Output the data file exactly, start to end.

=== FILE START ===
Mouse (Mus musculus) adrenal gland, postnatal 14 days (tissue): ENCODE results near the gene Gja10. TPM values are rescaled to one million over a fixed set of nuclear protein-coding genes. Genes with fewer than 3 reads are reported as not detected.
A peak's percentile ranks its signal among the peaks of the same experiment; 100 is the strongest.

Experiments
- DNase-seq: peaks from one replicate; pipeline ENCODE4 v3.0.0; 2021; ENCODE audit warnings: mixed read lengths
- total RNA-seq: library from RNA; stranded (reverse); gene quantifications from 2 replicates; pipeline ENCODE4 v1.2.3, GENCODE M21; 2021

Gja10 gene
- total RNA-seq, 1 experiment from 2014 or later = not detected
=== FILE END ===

Mouse (Mus musculus) adrenal gland, postnatal 14 days (tissue): ENCODE results near the gene Gja10. TPM values are rescaled to one million over a fixed set of nuclear protein-coding genes. Genes with fewer than 3 reads are reported as not detected.
A peak's percentile ranks its signal among the peaks of the same experiment; 100 is the strongest.

Experiments
- DNase-seq: peaks from one replicate; pipeline ENCODE4 v3.0.0; 2021; ENCODE audit warnings: mixed read lengths
- total RNA-seq: library from RNA; stranded (reverse); gene quantifications from 2 replicates; pipeline ENCODE4 v1.2.3, GENCODE M21; 2021

Gja10 gene
- total RNA-seq, 1 experiment from 2014 or later = not detected